Have you ever felt traumatized just by watching the news report on a natural disaster on the television? Or felt anxious because you accidentally saw a video of a terrorist attack on social media?
Technology advances ease our access to news about various tragedies including violence. News regarding airplane accidents, natural disasters, terrorist attacks, and sexual abuse can be easily and unintentionally found on social media. Even though we are not directly involved, just by watching through the screen, the feeling of fear, anxiety, and trauma can be triggered because of it.
Definition of Secondary Traumatic Stress or Vicarious Trauma
Secondary Traumatic Stress or Vicarious Trauma are the terms that refer to indirect trauma that occurs when a person is exposed directly to a story of another person’s trauma experience. This can happen simply by seeing the news on the television, witnessing the scene of an incident, or listening to a detailed traumatic story from another person.
In the past, Secondary Traumatic Stress or Vicarious Trauma commonly affected people who work in the field that has a high risk of being exposed to trauma such as doctors, nurses, social workers, rescue team, and mental health practitioners. However, these days, with the ease of accessing information, it could happen to anyone. Studies have found that a person who has been exposed to a traumatic event through the media exhibits at least one symptom of Secondary Traumatic Stress (Comstock & Platania, 2017). This shows that witnessing a traumatic event could have negative effects on our mental health.
One of the symptoms of Secondary Traumatic Stress is a disturbed mind. When someone sees the news about a traumatic event, the person will have difficulty ignoring or forgetting the image of the event in their mind/memory. For example, the constantly repeated news regarding Covid-19 could cause health anxiety, or the news about terrorism could make people feel scared and anxious to be in a public place.
What Can We Do About It?
After we understand the negative effects of accessing news on television or social media, you might be wondering what can you do to avoid it? Knowing that those kinds of news could be accidentally accessed when we watch the television or use social media.
These are the things that we could do to prevent us from being exposed to too many traumatic events in the media:
Watch the News Selectively
Some TV stations might depict every incident and violent attack in detail. You can choose to avoid watching this kind of news. Choose sources that don’t really show the detail of the event but still provide accurate information. Additionally, late night news tends to feature sensitive events that contain violence. If you feel uncomfortable watching it, it would be better for you to avoid it altogether.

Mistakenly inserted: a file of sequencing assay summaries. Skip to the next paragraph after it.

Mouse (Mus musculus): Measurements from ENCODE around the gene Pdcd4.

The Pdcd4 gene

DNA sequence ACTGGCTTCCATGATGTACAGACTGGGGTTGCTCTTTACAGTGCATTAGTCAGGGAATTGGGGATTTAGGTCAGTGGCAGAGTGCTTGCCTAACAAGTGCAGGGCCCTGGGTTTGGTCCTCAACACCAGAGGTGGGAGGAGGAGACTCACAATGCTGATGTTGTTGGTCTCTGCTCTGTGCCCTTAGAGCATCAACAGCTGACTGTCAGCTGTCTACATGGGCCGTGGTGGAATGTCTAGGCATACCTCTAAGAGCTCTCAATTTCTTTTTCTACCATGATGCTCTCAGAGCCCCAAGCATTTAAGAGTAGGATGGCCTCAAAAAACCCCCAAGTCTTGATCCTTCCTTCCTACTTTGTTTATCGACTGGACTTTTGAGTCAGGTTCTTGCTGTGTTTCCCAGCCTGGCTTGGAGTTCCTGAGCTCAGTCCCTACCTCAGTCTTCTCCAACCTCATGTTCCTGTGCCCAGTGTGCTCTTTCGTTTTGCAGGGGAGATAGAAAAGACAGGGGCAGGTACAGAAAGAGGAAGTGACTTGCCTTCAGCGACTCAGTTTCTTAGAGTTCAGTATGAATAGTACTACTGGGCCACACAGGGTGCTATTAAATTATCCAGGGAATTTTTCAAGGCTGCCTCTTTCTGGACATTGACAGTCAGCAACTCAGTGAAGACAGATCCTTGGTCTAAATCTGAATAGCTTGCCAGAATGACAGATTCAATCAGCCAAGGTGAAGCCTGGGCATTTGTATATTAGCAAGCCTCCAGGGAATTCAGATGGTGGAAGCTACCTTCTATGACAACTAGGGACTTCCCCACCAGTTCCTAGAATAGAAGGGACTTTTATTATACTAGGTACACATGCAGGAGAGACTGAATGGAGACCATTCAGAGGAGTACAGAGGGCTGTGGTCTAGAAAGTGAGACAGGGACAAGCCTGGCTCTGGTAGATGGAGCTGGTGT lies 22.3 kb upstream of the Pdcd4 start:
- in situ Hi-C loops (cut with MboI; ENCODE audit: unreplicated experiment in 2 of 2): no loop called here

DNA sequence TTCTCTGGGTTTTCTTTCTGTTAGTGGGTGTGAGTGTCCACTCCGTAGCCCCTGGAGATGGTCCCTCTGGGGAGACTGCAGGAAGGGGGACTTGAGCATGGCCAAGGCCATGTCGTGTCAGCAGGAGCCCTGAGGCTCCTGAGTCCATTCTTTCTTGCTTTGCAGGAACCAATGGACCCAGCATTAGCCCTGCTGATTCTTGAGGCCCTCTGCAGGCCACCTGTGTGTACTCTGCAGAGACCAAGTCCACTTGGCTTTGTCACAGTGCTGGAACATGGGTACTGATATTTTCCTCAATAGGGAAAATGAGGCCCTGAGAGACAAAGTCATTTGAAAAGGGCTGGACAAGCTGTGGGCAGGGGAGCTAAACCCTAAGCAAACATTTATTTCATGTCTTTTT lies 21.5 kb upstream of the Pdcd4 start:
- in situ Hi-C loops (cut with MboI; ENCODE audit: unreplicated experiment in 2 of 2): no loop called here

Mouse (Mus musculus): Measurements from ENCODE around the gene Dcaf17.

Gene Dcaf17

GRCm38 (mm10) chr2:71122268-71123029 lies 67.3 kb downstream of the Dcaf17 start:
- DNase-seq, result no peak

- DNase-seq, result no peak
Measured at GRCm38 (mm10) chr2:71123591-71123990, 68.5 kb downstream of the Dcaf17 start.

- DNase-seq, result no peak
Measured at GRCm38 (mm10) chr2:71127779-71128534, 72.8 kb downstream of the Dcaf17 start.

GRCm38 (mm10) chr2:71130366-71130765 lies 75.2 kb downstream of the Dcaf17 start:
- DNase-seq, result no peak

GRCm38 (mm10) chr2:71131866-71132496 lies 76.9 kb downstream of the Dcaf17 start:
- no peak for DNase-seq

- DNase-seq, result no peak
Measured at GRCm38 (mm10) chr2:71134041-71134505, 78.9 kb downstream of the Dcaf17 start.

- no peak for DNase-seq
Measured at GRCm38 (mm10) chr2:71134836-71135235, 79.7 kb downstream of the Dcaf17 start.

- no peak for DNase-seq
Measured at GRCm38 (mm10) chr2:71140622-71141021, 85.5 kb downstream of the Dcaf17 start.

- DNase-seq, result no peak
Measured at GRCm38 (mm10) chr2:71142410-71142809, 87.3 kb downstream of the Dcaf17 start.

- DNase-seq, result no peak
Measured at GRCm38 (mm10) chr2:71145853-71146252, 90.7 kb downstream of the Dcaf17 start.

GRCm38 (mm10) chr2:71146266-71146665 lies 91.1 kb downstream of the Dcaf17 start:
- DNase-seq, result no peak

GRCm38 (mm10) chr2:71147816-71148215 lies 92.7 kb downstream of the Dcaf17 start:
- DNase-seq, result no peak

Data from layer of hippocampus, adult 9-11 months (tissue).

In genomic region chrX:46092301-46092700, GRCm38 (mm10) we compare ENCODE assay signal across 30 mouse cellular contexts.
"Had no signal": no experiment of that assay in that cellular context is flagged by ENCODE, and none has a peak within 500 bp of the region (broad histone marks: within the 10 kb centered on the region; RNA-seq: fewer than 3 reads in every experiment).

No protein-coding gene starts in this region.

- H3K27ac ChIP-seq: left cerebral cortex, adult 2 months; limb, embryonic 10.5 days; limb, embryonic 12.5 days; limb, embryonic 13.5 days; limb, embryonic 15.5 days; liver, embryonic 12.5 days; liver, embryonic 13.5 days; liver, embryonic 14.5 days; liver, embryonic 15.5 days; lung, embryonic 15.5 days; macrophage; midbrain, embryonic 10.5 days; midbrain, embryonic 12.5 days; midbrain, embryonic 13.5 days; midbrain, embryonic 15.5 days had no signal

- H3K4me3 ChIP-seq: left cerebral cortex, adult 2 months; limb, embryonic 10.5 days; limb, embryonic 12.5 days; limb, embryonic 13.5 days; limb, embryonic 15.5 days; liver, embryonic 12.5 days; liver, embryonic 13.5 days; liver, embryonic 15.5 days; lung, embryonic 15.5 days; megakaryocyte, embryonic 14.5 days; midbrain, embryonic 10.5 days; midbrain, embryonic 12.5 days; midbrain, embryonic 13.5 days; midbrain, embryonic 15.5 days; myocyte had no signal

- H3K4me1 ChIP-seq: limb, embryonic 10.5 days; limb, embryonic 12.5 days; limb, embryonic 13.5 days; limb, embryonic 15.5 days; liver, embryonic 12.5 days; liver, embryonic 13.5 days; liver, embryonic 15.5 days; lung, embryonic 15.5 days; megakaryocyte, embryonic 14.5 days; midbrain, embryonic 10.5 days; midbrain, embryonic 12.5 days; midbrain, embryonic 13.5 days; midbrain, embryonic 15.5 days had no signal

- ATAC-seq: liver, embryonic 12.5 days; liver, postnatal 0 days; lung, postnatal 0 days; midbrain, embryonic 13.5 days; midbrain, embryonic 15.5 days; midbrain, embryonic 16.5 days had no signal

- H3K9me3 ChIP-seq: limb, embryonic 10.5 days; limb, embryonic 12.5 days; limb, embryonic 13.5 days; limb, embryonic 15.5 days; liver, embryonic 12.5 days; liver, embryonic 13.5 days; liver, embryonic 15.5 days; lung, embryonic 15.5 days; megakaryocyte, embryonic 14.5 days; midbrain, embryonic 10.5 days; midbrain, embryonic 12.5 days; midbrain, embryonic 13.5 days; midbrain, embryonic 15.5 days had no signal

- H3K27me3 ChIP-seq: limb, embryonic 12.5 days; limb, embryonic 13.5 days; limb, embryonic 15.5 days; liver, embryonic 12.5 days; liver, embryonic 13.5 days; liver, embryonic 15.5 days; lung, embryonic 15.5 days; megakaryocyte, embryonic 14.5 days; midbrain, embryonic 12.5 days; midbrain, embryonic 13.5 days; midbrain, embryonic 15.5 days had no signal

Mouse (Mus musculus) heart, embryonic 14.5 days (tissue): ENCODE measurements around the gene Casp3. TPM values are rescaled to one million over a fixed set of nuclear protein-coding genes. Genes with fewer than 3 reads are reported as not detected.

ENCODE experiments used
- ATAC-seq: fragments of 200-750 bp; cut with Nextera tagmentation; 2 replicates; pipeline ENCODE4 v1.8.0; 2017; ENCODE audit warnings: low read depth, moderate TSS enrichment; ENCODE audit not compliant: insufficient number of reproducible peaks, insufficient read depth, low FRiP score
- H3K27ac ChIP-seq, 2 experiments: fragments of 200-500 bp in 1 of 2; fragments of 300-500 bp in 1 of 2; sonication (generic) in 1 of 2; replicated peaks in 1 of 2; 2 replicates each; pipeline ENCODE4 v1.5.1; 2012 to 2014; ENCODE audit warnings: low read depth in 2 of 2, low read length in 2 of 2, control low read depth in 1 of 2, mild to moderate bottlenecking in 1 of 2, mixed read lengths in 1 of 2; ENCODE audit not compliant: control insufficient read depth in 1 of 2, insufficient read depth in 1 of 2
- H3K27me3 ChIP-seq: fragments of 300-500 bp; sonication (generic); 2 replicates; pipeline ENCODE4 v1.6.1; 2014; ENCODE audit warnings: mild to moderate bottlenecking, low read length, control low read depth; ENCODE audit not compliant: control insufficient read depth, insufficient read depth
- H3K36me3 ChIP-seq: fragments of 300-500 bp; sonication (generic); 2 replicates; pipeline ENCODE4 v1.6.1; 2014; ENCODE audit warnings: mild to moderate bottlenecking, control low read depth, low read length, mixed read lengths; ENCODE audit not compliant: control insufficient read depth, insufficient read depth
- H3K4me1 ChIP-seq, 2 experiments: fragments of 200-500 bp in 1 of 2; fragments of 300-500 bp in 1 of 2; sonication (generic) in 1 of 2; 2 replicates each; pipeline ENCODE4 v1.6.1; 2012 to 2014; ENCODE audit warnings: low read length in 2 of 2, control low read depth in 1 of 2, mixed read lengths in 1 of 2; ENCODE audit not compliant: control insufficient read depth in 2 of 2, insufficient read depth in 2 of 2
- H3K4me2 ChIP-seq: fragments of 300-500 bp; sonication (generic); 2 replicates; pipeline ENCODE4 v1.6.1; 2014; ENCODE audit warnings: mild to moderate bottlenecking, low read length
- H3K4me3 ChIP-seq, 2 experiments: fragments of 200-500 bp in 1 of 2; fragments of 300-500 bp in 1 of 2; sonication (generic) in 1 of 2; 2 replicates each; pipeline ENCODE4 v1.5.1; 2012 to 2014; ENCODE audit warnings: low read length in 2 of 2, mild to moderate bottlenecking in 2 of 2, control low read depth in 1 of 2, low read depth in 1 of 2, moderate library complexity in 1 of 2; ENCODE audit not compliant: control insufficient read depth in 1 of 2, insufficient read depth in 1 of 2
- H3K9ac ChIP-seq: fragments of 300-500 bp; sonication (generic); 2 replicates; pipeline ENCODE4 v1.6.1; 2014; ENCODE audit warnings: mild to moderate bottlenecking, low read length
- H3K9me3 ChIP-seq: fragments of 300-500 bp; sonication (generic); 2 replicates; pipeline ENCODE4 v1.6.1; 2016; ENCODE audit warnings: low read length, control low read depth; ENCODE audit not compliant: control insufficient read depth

Avoid Live-Broadcast News
Breaking news is usually broadcasted at an urgent and crucial time, thus it is live-streamed from the location of the event. News about the arrest of a suspected terrorist, for example, could involve a degree of violence and it can be difficult to avoid. If watching it makes us anxious, it’s better not to turn it off.
Mute Words or Block Accounts That Provide Sensitive Content
Some social media like Twitter and Instagram provide ‘mute’ and ‘block’ features to avoid sensitive content and accounts that make the users feel uncomfortable. Use these kinds of features to protect yourself and to enable a more comfortable usage of social media.
If You Have The Symptoms of Secondary Traumatic Stress, What Can You Do?
Some symptoms that could appear when we are exposed to traumatic news are: disturbed mind due to feeling anxious, feeling scared, trouble falling asleep, having nightmares, mood swings, and feeling pressured when thinking of a tragedy.
If you feel like you’re experiencing the symptoms above, a break from television and social media might probably be the right choice. Try to do positive activities that could entertain you such as reading a book, exercising, or meeting a friend. Doing fun activities and spending time with loved ones are some ways to slowly heal from trauma.
Please know that your feeling is valid. Don’t hesitate to discuss what you’re going through with a professional psychologist, if you feel like you need it. If you want to know more what a counseling looks like, you can read it all about it in “What Really Happens in Counselling?” You can also read Dinka, The Adventure Queen with ADHD: From New Zealand to Kenya and Albert Hidayat: Consultants Need Counselors, Too to know about their experiences with counseling.
If you want to try out counseling you can try using KALM Application that is here to ease your process of consulting your mental health with professional Kalmselors. Download KALM Application from this link and be matched to your preferred Kalmselor.
Writer: Rachma Fitrianing Lestari
Editor: Lukas Limanjaya
Comstock, C., Platania, J. (2017). The role of media-induced secondary traumatic stress on perceptions of distress. American International Journal of Social Science, 6(1). https://docs.rwu.edu/cgi/viewcontent.cgi?article=1252&context=fcas_fp